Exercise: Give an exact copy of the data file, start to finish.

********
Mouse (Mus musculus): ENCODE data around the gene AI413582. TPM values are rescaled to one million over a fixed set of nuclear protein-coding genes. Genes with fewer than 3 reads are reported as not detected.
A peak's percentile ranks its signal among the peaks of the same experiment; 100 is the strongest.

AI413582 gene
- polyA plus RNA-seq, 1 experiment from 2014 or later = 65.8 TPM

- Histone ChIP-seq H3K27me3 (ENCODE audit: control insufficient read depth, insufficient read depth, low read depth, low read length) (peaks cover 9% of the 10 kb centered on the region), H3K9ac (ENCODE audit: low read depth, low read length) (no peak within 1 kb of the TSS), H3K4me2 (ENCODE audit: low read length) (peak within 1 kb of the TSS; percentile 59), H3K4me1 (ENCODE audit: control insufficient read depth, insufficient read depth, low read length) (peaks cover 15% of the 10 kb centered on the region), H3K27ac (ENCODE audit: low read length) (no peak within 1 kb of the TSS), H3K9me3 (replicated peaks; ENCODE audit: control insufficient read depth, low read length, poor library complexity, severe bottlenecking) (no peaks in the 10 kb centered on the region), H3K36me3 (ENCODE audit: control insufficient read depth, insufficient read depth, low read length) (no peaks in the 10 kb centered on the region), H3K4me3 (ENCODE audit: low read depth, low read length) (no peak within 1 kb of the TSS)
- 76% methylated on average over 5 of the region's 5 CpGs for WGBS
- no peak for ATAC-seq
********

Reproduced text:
Mouse (Mus musculus): ENCODE data around the gene AI413582. TPM values are rescaled to one million over a fixed set of nuclear protein-coding genes. Genes with fewer than 3 reads are reported as not detected.
A peak's percentile ranks its signal among the peaks of the same experiment; 100 is the strongest.

AI413582 gene
- polyA plus RNA-seq, 1 experiment from 2014 or later = 65.8 TPM

- Histone ChIP-seq H3K27me3 (ENCODE audit: control insufficient read depth, insufficient read depth, low read depth, low read length) (peaks cover 9% of the 10 kb centered on the region), H3K9ac (ENCODE audit: low read depth, low read length) (no peak within 1 kb of the TSS), H3K4me2 (ENCODE audit: low read length) (peak within 1 kb of the TSS; percentile 59), H3K4me1 (ENCODE audit: control insufficient read depth, insufficient read depth, low read length) (peaks cover 15% of the 10 kb centered on the region), H3K27ac (ENCODE audit: low read length) (no peak within 1 kb of the TSS), H3K9me3 (replicated peaks; ENCODE audit: control insufficient read depth, low read length, poor library complexity, severe bottlenecking) (no peaks in the 10 kb centered on the region), H3K36me3 (ENCODE audit: control insufficient read depth, insufficient read depth, low read length) (no peaks in the 10 kb centered on the region), H3K4me3 (ENCODE audit: low read depth, low read length) (no peak within 1 kb of the TSS)
- 76% methylated on average over 5 of the region's 5 CpGs for WGBS
- no peak for ATAC-seq